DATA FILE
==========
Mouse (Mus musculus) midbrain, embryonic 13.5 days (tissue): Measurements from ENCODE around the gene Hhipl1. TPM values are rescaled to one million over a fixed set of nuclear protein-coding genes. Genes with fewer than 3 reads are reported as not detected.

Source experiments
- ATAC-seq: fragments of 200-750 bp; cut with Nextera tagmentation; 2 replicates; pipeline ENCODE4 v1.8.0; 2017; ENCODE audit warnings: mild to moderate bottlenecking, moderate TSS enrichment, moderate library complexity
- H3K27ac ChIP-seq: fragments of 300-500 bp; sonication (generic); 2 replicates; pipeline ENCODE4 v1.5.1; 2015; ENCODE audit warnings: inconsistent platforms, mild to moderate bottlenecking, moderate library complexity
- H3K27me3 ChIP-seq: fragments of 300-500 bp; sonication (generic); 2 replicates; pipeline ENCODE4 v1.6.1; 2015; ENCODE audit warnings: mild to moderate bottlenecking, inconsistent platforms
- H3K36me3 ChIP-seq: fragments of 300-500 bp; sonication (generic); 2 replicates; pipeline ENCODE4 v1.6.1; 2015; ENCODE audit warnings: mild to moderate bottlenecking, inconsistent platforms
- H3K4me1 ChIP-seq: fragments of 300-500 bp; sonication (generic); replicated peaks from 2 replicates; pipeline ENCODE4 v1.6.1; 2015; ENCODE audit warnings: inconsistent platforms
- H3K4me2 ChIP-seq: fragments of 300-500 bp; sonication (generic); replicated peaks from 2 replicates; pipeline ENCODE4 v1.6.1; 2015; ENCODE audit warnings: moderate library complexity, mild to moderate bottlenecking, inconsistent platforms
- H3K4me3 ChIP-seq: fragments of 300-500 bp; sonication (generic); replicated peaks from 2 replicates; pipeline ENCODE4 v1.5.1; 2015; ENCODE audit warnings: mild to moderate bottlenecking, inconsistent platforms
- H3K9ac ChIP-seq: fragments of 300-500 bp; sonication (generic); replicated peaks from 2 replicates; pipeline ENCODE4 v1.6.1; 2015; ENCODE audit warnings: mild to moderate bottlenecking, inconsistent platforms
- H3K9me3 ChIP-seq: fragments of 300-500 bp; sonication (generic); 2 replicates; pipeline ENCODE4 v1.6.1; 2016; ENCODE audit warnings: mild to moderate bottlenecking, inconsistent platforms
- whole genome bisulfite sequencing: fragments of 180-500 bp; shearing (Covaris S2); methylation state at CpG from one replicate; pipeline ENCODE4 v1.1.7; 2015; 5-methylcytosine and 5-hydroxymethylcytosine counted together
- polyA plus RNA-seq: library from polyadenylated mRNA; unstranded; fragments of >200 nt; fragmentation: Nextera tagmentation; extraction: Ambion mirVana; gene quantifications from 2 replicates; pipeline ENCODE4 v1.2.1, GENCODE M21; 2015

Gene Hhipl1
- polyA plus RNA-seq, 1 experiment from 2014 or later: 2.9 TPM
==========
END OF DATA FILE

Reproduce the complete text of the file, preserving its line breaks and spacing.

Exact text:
Mouse (Mus musculus) midbrain, embryonic 13.5 days (tissue): Measurements from ENCODE around the gene Hhipl1. TPM values are rescaled to one million over a fixed set of nuclear protein-coding genes. Genes with fewer than 3 reads are reported as not detected.

Source experiments
- ATAC-seq: fragments of 200-750 bp; cut with Nextera tagmentation; 2 replicates; pipeline ENCODE4 v1.8.0; 2017; ENCODE audit warnings: mild to moderate bottlenecking, moderate TSS enrichment, moderate library complexity
- H3K27ac ChIP-seq: fragments of 300-500 bp; sonication (generic); 2 replicates; pipeline ENCODE4 v1.5.1; 2015; ENCODE audit warnings: inconsistent platforms, mild to moderate bottlenecking, moderate library complexity
- H3K27me3 ChIP-seq: fragments of 300-500 bp; sonication (generic); 2 replicates; pipeline ENCODE4 v1.6.1; 2015; ENCODE audit warnings: mild to moderate bottlenecking, inconsistent platforms
- H3K36me3 ChIP-seq: fragments of 300-500 bp; sonication (generic); 2 replicates; pipeline ENCODE4 v1.6.1; 2015; ENCODE audit warnings: mild to moderate bottlenecking, inconsistent platforms
- H3K4me1 ChIP-seq: fragments of 300-500 bp; sonication (generic); replicated peaks from 2 replicates; pipeline ENCODE4 v1.6.1; 2015; ENCODE audit warnings: inconsistent platforms
- H3K4me2 ChIP-seq: fragments of 300-500 bp; sonication (generic); replicated peaks from 2 replicates; pipeline ENCODE4 v1.6.1; 2015; ENCODE audit warnings: moderate library complexity, mild to moderate bottlenecking, inconsistent platforms
- H3K4me3 ChIP-seq: fragments of 300-500 bp; sonication (generic); replicated peaks from 2 replicates; pipeline ENCODE4 v1.5.1; 2015; ENCODE audit warnings: mild to moderate bottlenecking, inconsistent platforms
- H3K9ac ChIP-seq: fragments of 300-500 bp; sonication (generic); replicated peaks from 2 replicates; pipeline ENCODE4 v1.6.1; 2015; ENCODE audit warnings: mild to moderate bottlenecking, inconsistent platforms
- H3K9me3 ChIP-seq: fragments of 300-500 bp; sonication (generic); 2 replicates; pipeline ENCODE4 v1.6.1; 2016; ENCODE audit warnings: mild to moderate bottlenecking, inconsistent platforms
- whole genome bisulfite sequencing: fragments of 180-500 bp; shearing (Covaris S2); methylation state at CpG from one replicate; pipeline ENCODE4 v1.1.7; 2015; 5-methylcytosine and 5-hydroxymethylcytosine counted together
- polyA plus RNA-seq: library from polyadenylated mRNA; unstranded; fragments of >200 nt; fragmentation: Nextera tagmentation; extraction: Ambion mirVana; gene quantifications from 2 replicates; pipeline ENCODE4 v1.2.1, GENCODE M21; 2015

Gene Hhipl1
- polyA plus RNA-seq, 1 experiment from 2014 or later: 2.9 TPM